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Classroom warfare: public schools have become the battleground of choice for antigay conservatives.

They really didn't expect such a fierce and prolonged battle. A year ago, in March, school officials in Montgomery County, Md.--a liberal-leaning suburban area near Washington, D.C.--thought they were simply protecting all kids from harassment when the school board added two little words to its antiharassment policy: sexual orientation. Of course, there was some opposition. Parents split into rival camps. School board members were threatened with political retaliation. But like most firestorms, this one had a flash and then was reduced to embers.

Then, last fall, the embers flared again when students at a Montgomery County high school produced a public affairs program on same-sex marriage. Administrators canceled the show. And in January, when students in two county high schools

"This is going on all across the county," says Deanna Duby, director of education policy for People for the American Way, a pro-gay public policy organization in Washington, D.C. "There are a lot of right-wing groups that monitor what goes on in the schools, that send materials to their followers...and basically the hot issue for them is the gay stuff."

In Montgomery County the debate started in September 1995 when a survey on high schoolers' experience with prejudice revealed that 53% of students believed gays and lesbians suffer more than any other,student group from discrimination at school. School officials reacted by adding sexual-orientation wording to the school district's policies prohibiting harassment.

"The environment really hasn't changed that much. People are still getting harassed about their sexual orientation," says one sophomore at Montgomery Blair High School in Silver Spring, Md., who de scribes herself as bisexual. One of her lesbian classmates recently found a photograph of herself, scrawled with the word DYKE and marked by a cross of staples, hanging outside a classroom. "That's the kind of thing that's happening every day in Montgomery County public schools," the student adds, "and nobody's doing anything about it."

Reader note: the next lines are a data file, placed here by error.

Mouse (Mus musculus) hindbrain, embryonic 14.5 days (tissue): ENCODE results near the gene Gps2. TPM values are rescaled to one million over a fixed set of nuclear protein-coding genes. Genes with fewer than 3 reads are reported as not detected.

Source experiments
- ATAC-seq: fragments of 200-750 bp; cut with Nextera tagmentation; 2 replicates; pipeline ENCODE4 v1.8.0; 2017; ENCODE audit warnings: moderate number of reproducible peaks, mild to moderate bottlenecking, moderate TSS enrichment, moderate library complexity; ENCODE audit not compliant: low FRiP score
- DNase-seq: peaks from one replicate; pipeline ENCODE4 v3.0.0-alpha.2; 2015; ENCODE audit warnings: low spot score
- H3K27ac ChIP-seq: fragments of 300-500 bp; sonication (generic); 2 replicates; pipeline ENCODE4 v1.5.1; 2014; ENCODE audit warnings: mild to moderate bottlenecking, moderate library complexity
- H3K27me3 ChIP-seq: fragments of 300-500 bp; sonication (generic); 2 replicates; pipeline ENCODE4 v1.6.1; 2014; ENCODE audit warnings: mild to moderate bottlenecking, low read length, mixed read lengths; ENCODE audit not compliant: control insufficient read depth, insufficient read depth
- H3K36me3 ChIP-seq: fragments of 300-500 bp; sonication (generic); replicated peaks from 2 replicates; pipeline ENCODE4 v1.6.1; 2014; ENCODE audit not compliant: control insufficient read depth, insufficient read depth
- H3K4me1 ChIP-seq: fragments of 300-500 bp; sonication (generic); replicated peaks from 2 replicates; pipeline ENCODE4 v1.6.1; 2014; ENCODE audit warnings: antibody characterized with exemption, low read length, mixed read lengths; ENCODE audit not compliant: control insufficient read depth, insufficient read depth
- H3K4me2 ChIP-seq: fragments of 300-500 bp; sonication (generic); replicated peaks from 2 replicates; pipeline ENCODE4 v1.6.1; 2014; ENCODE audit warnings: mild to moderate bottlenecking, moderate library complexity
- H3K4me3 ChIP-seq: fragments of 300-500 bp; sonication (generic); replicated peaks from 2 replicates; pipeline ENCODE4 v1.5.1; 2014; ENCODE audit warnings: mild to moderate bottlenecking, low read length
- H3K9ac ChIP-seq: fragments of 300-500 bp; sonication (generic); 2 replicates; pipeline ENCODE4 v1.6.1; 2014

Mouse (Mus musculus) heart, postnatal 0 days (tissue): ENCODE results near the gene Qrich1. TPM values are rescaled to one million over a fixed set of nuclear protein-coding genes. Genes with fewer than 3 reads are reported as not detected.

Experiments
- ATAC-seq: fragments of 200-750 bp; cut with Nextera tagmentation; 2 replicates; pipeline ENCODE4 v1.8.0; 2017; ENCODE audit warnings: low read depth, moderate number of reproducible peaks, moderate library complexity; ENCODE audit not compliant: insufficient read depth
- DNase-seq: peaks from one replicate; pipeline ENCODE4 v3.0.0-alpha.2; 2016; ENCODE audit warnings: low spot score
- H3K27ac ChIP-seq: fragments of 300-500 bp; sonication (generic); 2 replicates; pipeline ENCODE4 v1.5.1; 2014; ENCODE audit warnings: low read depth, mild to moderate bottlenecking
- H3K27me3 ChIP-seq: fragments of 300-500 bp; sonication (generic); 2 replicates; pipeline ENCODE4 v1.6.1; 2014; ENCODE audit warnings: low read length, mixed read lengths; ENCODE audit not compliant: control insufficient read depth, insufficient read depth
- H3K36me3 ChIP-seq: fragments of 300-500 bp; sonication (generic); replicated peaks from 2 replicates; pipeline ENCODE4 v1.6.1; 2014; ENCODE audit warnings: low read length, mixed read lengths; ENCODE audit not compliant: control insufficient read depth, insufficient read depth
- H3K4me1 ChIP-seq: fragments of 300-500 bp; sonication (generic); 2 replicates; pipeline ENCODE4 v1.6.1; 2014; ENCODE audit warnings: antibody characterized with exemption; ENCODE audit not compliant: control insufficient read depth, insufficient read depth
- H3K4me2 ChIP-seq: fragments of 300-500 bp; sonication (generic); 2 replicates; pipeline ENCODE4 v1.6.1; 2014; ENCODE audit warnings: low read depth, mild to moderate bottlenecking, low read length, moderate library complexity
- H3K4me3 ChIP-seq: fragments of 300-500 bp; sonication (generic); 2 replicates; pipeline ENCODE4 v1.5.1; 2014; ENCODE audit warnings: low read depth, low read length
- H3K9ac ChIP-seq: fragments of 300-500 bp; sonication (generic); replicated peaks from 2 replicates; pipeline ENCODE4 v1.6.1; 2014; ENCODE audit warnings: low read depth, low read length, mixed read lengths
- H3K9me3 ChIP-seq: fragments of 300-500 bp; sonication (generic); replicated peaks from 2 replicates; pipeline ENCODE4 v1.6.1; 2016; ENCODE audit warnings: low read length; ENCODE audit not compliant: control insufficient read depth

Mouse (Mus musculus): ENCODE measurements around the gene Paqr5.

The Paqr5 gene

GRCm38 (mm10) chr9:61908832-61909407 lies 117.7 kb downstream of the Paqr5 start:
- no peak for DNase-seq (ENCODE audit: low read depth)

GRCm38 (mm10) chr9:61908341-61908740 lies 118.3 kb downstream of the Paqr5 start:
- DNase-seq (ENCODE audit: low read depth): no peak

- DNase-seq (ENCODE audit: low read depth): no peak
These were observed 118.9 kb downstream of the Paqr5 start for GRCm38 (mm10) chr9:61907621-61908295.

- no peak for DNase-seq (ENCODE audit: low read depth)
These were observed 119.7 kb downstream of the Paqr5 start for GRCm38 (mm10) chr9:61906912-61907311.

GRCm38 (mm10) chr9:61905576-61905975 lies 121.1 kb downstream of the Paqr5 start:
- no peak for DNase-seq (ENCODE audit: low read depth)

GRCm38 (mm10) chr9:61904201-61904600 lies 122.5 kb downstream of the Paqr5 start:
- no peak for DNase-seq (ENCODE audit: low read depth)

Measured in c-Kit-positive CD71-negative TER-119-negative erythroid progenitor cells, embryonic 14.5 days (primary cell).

Across town at Springbrook High School, Susan Ott says she has also witnessed antigay attitudes on campus, although she hasn't been the target of harassment herself. Ott, an 18-year-old senior who is openly lesbian, praises the school board for taking a "step in the right direction" but says it isn't enough. "They need to take a more active role in helping gay students," Ott says. "Acknowledging my existence is nice, and I appreciate that, but acknowledgment isn't active help."

Both girls are two of more than 120,000 students in Montgomery County's public school system. These students come from middle-class and higher-income families, mostly white, many headed by moms and dads who have jobs tied to politics and government. County politics drift to the liberal side of the scale. Voters here went big for President Clinton in both 1992 and 1996. Constance Morella, who represents Montgomery County in Congress, ranks among the most liberal Republicans in the House.

But even among the limousine liberals, there's still something unsettling when it comes to homosexuality. "People think that this is something that's really on the edge and shouldn't really be talked about," Duby says. "It's up to those of us who believe in academic freedom and that these are issues that should be talked about to see to it that the truth gets out there. No one is promoting homosexuality."

Try telling that to people like Michael Calsetta, one of the leaders in the fight to persuade the Montgomery County school board not to add any reference to sexual orientation to its antiharassment policies. "I do not want the public school system telling my children that it is OK to be gay," says Calsetta, a father of four who believes that homosexuality leads to unhealthy and destructive behavior and ultimately could lead to death because of AIDS. "The moment you make the school system a battleground, of course I'm going to stand up and say, `Oh, no,' not just for my children but for any children that would come under your influence."